Vaccines against infectious diseases can be based on recombinant adenovirus particles. For that reason, great efforts are being put into the optimization of cell based processes for adenovirus production. Cells are being cultured at increasing densities and subsequently infected in order to obtain higher total virus yields. Such high cell density processes are being disclosed in e.g. WO 2010/060719 of Crucell Holland BV, and in Yuk et al. (2004). A process for the production of large concentrations of recombinant adenovirus was described therein. This optimized process relies on the ability to infect cultures at high cell density (e.g. higher than 5×106 cells/ml) with preservation of a high virus productivity per cell. Herewith, it offers a method to obtain a harvested virus solution with high virus concentration in a single bioreactor. Typical virus particle (VP) yields of said processes are about 1.5−2.5×1012 VP/mL.

Processes wherein cells are cultured at high densities are prone to the accumulation of high amounts of cell debris and host cell DNA. These contaminants have to be discarded further down the purification process, which is a cumbersome operation. A method for discarding host cell DNA from a harvested cell culture was disclosed previously in U.S. Pat. No. 7,326,555. The method consists of selectively precipitating host cell DNA away from the cell culture. A selective precipitating agent could specifically bind to host cell DNA and leave adenovirus particles unprecipitated. The method in this reference however has only been described for cell cultures with low cell density, wherein cell debris and host cell DNA are present in low quantities.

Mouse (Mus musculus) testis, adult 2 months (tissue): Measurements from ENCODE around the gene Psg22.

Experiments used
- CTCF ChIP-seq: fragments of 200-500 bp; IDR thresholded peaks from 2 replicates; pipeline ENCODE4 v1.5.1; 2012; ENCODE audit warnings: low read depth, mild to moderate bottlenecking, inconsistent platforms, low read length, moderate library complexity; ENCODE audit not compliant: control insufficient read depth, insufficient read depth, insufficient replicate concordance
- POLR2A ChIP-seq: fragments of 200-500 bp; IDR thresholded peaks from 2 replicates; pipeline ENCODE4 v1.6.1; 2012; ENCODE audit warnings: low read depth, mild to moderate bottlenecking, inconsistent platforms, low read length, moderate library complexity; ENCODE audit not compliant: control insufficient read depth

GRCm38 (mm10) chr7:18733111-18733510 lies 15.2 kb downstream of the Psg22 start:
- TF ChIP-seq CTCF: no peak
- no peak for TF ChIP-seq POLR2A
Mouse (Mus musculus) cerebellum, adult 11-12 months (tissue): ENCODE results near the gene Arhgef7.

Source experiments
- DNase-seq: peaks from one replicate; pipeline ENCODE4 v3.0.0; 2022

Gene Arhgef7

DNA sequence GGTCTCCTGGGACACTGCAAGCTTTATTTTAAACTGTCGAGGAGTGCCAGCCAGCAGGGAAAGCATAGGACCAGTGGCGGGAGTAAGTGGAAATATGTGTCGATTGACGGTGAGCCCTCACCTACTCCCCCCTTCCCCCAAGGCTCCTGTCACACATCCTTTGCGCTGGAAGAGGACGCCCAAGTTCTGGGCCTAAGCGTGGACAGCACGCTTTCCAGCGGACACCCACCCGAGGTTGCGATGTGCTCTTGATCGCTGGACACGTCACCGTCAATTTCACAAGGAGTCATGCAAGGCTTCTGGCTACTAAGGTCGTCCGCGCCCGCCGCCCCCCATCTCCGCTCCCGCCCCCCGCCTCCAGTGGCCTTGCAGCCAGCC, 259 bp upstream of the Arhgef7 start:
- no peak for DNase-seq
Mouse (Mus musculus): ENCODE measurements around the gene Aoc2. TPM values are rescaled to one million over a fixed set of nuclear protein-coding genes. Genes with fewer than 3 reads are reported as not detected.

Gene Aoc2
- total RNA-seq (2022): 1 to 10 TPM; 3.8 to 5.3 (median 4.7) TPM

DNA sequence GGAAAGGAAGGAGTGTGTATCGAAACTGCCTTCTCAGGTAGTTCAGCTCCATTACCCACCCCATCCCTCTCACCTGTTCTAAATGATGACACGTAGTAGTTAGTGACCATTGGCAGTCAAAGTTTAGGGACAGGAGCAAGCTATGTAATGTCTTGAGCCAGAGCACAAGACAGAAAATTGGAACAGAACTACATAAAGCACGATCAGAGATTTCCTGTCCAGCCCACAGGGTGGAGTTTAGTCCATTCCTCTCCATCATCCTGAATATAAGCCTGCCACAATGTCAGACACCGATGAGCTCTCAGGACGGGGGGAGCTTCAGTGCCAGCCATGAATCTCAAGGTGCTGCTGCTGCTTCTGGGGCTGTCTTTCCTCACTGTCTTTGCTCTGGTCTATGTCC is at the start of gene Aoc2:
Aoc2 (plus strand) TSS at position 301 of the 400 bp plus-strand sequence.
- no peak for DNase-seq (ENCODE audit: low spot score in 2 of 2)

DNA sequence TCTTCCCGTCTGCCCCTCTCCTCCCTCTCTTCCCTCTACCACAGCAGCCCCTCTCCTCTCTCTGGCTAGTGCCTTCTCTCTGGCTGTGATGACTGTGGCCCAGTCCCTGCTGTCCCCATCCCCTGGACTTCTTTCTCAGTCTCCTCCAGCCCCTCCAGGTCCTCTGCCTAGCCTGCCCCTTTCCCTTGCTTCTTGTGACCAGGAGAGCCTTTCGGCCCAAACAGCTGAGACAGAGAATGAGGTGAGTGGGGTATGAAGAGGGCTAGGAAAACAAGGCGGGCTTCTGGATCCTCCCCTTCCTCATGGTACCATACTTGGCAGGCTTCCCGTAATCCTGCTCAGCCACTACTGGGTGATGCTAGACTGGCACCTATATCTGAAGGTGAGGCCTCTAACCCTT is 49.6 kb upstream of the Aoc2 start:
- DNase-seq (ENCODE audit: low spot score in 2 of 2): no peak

It was not known hitherto that said process could be applied in a culture containing high cell densities. To the contrary, from the prior art a strong suggestion could be inferred that a precipitating agent as used in said method would not selectively precipitate host cell DNA away from the culture and would precipitate virus particles when used at high concentrations (Goerke et al. 2004).

Since cell culture processes are being up-scaled and cells are being cultured at increasing densities, there is a need in the industry for downstream processes that enable the treatment of high cell density suspensions. This applies in particular to the field of adenovirus production.

SUMMARY OF THE INVENTION

The present invention relates to methods of purifying adenovirus particles from a cell lysate from a high cell density suspension. We have found herein that host cell DNA in high cell density suspensions could be selectively precipitated away from the lysed cell suspension, leaving viral particles unprecipitated. Selective precipitation of host cell DNA was performed with cationic detergents.

Selective precipitation in low cell density suspensions was previously described, for instance in U.S. Pat. No. 7,326,555. The achievement of selective precipitation in a high cell density suspension however was unprecedented and highly unexpected. Indeed, it was shown in the prior art, for instance in U.S. Pat. No. 7,326,555, that in low cell density suspensions (up to 1×106 cells/ml), adenovirus particles precipitate when the concentration of cationic detergent is increased. This suggests, based on extrapolation, that increasing the cationic detergent concentration in a substantial way (e.g. with a factor 2) would lead to precipitation of the totality of the adenovirus particles present in the suspension.

In high cell density suspensions, wherein the cell density is e.g. a ten-fold higher and thus the host cell DNA concentration is a ten-fold higher, it is expected that the concentration of detergent required for achieving the precipitation of host cell DNA would also be significantly higher. Hence, it would be expected, based on the results in low cell density suspensions, that such an increased concentration of detergent would have the effect of precipitating all the virus particles present in the solution.